by Ron Ash
The historic Glocester Town Pound is a fairly well preserved colonial animal pound in northern Rhode Island. The stone pound was built by Andrew Brown (Chad Brown’s Great-Grandson) in 1748 to confine stray farm animals. It is said to be the oldest surviving pound in the U.S.A. Added to the National Register of Historic Places in 1970, this dry wall stone structure was an exploit of colonial engineering.
The Browns initiated a pound system which rescued stray animals, cared for them and charged the animal’s owners a pound keepers fee for holding them. Andrew Brown (1706 to 1783), moving to Glocester in 1730 took on the unofficial role of Glocester’s first Animal Control Officer. The historic town pound can still be seen at Pound Road and Chopmist Hill Road. Brown, his wife Mary and his six children lived about seven hundred yards from the site. Today their property is the home of Mulberry Vineyards.
If you decide to make the trip, you may as well make a day of it. “Wine & History” would make for the perfect day of exploring and enjoying history in the great outdoors.
Remember, time is our most precious commodity. Spend it wisely!
Ron Ash aka My RV Guy
by Ron Ash
If you grew up in northern Rhode Island you are no stranger to Chepachet Village, but you may not be familiar with its history. Walking through this quaint community of antique shops one cannot help but to appreciate its rustic charm. The areas history dates far back before the earliest of commercial ventures were imagined. I believe they called them “Trading Posts” back then. What are now The Town Trader and surrounding shops were some of the historic establishments started by those early Americans who saw Glocester as a place for business opportunities during colonial times.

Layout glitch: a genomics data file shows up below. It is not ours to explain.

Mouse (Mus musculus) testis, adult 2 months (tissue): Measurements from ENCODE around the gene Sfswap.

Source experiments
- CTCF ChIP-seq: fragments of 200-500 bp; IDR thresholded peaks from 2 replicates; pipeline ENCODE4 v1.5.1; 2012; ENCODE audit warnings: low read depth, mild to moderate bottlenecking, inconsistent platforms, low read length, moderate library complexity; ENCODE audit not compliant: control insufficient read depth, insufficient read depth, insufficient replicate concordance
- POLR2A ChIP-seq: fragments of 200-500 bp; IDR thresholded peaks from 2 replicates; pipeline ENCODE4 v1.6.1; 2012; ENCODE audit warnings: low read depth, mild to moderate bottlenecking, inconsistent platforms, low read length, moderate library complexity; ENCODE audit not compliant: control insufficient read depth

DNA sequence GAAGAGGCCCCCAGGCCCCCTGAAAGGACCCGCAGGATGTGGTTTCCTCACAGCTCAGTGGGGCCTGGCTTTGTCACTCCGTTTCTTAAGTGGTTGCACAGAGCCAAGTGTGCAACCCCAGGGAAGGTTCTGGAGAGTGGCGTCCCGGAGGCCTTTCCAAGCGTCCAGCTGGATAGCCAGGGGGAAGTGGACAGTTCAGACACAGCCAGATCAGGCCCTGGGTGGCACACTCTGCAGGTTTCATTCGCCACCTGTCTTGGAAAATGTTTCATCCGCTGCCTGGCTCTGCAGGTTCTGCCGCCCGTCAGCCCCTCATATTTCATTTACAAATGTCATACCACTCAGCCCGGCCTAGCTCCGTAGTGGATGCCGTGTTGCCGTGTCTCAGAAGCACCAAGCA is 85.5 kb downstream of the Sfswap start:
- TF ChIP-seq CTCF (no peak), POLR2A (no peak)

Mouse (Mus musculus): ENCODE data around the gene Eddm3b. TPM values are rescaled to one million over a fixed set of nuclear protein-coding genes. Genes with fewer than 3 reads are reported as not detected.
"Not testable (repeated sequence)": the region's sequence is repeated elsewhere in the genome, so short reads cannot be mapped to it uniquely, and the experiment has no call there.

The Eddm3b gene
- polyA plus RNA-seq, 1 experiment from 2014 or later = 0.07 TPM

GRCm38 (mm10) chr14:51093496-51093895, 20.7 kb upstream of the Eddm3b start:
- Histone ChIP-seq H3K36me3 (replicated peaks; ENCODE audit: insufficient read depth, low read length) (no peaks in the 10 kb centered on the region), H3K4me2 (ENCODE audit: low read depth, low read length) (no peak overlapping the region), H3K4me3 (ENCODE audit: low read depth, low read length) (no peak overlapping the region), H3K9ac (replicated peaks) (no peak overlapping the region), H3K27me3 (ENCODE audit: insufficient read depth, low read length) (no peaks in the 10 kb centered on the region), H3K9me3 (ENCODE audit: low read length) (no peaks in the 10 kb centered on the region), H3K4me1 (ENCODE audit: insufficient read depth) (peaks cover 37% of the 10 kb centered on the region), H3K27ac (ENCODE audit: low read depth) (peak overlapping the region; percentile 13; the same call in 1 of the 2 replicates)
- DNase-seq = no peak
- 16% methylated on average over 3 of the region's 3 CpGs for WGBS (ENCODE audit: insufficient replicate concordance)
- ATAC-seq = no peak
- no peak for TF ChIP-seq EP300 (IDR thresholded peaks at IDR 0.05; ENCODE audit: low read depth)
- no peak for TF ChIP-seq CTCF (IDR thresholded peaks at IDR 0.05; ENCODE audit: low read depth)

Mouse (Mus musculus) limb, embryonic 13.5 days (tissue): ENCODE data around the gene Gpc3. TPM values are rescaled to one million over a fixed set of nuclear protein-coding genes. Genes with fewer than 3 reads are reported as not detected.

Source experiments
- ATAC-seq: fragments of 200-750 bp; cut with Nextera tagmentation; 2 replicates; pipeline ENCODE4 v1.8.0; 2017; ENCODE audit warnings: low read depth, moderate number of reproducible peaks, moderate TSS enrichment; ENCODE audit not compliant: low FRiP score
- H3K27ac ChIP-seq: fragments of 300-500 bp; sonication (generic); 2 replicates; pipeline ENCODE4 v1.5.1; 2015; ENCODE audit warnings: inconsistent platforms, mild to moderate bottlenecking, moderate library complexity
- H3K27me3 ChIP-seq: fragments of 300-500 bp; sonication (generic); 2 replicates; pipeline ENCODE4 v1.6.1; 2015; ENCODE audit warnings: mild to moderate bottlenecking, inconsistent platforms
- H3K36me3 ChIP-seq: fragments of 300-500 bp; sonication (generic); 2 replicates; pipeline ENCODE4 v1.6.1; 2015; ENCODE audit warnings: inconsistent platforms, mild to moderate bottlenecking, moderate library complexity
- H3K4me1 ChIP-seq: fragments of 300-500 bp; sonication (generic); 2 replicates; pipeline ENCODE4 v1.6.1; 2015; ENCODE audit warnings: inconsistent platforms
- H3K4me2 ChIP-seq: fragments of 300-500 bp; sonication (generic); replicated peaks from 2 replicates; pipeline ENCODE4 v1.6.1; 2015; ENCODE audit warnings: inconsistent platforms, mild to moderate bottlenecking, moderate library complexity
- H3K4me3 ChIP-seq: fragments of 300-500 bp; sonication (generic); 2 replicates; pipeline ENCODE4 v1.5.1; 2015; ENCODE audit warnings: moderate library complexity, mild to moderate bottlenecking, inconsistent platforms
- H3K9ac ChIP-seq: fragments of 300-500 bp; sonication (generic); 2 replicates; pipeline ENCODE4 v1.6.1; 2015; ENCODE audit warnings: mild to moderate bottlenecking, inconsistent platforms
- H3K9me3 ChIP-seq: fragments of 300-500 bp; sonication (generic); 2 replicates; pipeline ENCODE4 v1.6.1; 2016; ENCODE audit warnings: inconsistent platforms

Originally home of many Pequot and Nipmuc people, Chepachet finds it origin in the language of these native Americans. Chepachet means “where rivers meet”. The Chepachet River flows through Glocester and Burrillville starting at New Pond, flowing north to Gilleran Pond, and eventually joins with the Clear River to Branch River. Obviously the ideal natural infrastructure to facilitate trade between native Americans and the colonists. Have canoe, will travel!
In 1774 Chepachet residents were ready for independence and were not shy about lending their support for the impending revolution. At that time the “Gloucester Light Infantry” was founded in town. The infantry operates an armory museum behind the town hall at 33 Dorr Drive, formerly Chepachet Elementary School. I’ll have to visit there someday. I will be sure to share my findings when I do.
If you walk across the bridge from the Chepachet Post Office (est. 1828) towards the antique shops you’ll find a plaque on the bridge which commemorates “Betty the Fabulous Learned Elephant”. On May 25th 1976 “Elephant Day” was proclaimed in remembrance of the shooting death of said elephant as she crossed the Chepachet River on that date in 1826. “Little Bett” was the victim of a band of undesirables led by a man named Canton Smith. A sad story made worse as Betty was a very popular small circus attraction of the day.
It is easy to miss the historical importance of this beloved town. We get so busy with life we often get tunnel vison and fail to appreciate the history around us. So, while you are on your way to Who Cut The Cheesecake, Uncle Harry’s Barbershop or Depitrillo’s Bakery, please take a moment to recall the early settlers who made Chepachet and the United States of America possible. Historically, the residents of Chepachet were and are not a shy people. Get involved, learn the history and support those who protect and maintain it.
Remember, time is our most precious commodity, spend it wisely.
Best, Ron Ash aka My RV Guy